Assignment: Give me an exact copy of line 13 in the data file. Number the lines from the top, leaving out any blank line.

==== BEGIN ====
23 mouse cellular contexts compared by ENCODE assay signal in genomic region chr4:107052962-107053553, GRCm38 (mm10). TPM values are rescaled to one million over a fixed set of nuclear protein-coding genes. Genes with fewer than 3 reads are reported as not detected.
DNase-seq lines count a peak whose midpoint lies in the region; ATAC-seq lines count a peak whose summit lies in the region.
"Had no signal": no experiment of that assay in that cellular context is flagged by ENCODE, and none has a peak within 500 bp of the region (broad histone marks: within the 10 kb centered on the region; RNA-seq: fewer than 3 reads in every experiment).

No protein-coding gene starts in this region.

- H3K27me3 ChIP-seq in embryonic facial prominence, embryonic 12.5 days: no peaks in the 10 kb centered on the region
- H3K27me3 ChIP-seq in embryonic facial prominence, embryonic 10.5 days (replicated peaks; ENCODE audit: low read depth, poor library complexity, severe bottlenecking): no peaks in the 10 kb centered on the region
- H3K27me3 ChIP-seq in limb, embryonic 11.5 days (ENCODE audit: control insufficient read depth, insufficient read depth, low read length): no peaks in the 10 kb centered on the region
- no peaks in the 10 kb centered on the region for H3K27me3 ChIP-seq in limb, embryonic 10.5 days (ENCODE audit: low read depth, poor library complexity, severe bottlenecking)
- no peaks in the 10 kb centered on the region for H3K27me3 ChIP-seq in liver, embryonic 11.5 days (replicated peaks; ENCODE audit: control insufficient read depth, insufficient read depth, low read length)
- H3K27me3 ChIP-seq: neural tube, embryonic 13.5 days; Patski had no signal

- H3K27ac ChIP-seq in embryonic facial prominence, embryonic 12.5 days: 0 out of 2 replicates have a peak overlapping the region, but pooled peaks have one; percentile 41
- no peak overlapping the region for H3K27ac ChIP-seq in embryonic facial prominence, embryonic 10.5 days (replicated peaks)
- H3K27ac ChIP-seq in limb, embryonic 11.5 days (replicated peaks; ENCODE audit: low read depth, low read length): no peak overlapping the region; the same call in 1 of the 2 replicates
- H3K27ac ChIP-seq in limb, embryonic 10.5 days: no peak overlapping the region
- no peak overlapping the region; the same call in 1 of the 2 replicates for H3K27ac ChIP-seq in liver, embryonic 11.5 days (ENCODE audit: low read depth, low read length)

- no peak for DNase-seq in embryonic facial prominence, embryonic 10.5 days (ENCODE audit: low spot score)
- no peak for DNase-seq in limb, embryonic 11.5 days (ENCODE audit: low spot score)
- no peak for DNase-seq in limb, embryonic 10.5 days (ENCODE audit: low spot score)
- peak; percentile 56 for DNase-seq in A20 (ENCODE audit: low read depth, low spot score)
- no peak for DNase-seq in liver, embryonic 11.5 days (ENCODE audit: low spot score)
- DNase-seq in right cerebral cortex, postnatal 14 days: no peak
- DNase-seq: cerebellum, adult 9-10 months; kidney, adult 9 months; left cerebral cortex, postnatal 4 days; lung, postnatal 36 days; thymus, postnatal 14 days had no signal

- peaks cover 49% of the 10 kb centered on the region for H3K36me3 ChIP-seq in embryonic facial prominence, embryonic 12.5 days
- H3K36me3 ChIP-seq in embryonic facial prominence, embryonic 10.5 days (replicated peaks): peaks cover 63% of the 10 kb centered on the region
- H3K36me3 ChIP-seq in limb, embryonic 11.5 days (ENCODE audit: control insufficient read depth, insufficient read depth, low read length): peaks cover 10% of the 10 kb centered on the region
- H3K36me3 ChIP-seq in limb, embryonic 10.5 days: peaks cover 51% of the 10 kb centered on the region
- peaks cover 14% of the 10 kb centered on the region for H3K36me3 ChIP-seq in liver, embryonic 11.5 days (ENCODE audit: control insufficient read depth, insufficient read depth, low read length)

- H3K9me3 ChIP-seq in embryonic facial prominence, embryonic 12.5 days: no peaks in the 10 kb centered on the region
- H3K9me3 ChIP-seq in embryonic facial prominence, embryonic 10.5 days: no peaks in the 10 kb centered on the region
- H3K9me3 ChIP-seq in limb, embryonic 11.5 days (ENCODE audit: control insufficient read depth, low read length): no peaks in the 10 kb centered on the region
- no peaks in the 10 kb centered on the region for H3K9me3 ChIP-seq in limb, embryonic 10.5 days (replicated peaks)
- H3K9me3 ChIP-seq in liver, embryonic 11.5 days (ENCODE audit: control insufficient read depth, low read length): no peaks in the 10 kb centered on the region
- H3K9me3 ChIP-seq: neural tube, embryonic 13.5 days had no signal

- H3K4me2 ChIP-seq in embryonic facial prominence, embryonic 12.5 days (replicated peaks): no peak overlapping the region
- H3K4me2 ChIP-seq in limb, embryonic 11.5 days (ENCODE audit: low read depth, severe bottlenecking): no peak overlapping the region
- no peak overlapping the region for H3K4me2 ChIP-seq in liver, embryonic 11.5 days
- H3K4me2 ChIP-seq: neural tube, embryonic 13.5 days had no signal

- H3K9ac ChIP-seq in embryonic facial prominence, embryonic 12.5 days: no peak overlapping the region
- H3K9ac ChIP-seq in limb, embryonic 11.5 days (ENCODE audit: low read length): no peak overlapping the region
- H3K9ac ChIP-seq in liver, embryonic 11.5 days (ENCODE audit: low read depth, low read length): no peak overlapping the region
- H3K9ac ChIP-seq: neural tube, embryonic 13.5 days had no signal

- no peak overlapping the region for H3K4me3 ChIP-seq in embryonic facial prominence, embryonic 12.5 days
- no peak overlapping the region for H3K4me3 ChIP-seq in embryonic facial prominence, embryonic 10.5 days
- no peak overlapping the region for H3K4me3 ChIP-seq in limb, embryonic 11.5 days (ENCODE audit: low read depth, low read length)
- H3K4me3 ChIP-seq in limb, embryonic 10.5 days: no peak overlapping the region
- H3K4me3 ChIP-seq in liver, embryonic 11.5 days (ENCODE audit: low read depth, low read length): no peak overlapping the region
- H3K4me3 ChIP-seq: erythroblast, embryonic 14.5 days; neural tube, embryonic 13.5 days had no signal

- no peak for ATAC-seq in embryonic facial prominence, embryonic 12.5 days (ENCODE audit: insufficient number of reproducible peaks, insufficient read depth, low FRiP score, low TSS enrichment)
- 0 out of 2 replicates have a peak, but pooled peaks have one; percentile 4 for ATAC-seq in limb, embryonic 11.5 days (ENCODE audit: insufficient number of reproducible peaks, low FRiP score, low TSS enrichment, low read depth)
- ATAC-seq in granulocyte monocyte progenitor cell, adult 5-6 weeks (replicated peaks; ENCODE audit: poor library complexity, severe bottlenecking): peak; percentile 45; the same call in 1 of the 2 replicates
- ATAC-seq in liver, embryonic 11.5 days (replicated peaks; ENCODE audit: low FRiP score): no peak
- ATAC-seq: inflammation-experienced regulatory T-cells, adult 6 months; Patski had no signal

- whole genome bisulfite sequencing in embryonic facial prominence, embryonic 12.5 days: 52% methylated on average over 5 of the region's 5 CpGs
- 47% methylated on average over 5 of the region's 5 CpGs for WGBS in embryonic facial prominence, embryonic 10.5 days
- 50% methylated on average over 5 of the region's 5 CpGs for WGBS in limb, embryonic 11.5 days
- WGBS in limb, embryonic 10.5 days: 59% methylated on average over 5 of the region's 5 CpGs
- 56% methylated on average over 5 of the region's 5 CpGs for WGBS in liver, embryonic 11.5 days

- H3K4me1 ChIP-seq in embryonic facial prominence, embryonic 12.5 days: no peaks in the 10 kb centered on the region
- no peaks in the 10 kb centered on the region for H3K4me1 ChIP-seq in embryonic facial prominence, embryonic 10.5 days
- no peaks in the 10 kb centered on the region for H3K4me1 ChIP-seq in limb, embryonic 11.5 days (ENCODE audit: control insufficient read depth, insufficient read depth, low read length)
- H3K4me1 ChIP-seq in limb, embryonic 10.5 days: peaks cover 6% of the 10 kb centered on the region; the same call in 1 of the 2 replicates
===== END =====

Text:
- H3K27ac ChIP-seq in limb, embryonic 11.5 days (replicated peaks; ENCODE audit: low read depth, low read length): no peak overlapping the region; the same call in 1 of the 2 replicates